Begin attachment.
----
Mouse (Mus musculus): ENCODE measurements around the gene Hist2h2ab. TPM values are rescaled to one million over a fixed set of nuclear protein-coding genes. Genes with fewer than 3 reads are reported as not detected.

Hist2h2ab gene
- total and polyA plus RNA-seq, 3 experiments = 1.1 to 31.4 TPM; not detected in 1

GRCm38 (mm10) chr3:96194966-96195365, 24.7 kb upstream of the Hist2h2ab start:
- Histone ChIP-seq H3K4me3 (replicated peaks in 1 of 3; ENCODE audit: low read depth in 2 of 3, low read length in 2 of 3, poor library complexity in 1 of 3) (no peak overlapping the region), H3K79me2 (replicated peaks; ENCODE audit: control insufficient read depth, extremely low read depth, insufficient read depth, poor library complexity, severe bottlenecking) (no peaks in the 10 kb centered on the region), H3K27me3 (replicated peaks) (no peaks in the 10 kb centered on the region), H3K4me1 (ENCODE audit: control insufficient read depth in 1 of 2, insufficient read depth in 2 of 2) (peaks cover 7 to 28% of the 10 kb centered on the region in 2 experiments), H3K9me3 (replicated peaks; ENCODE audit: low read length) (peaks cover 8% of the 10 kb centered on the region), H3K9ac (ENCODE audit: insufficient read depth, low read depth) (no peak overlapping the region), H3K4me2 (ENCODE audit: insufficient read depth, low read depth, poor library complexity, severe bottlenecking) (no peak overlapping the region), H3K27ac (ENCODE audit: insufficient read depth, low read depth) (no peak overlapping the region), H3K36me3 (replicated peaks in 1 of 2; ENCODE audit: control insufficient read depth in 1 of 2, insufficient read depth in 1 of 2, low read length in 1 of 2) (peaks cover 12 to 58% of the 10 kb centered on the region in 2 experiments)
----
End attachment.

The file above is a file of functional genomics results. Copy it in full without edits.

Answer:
Mouse (Mus musculus): ENCODE measurements around the gene Hist2h2ab. TPM values are rescaled to one million over a fixed set of nuclear protein-coding genes. Genes with fewer than 3 reads are reported as not detected.

Hist2h2ab gene
- total and polyA plus RNA-seq, 3 experiments = 1.1 to 31.4 TPM; not detected in 1

GRCm38 (mm10) chr3:96194966-96195365, 24.7 kb upstream of the Hist2h2ab start:
- Histone ChIP-seq H3K4me3 (replicated peaks in 1 of 3; ENCODE audit: low read depth in 2 of 3, low read length in 2 of 3, poor library complexity in 1 of 3) (no peak overlapping the region), H3K79me2 (replicated peaks; ENCODE audit: control insufficient read depth, extremely low read depth, insufficient read depth, poor library complexity, severe bottlenecking) (no peaks in the 10 kb centered on the region), H3K27me3 (replicated peaks) (no peaks in the 10 kb centered on the region), H3K4me1 (ENCODE audit: control insufficient read depth in 1 of 2, insufficient read depth in 2 of 2) (peaks cover 7 to 28% of the 10 kb centered on the region in 2 experiments), H3K9me3 (replicated peaks; ENCODE audit: low read length) (peaks cover 8% of the 10 kb centered on the region), H3K9ac (ENCODE audit: insufficient read depth, low read depth) (no peak overlapping the region), H3K4me2 (ENCODE audit: insufficient read depth, low read depth, poor library complexity, severe bottlenecking) (no peak overlapping the region), H3K27ac (ENCODE audit: insufficient read depth, low read depth) (no peak overlapping the region), H3K36me3 (replicated peaks in 1 of 2; ENCODE audit: control insufficient read depth in 1 of 2, insufficient read depth in 1 of 2, low read length in 1 of 2) (peaks cover 12 to 58% of the 10 kb centered on the region in 2 experiments)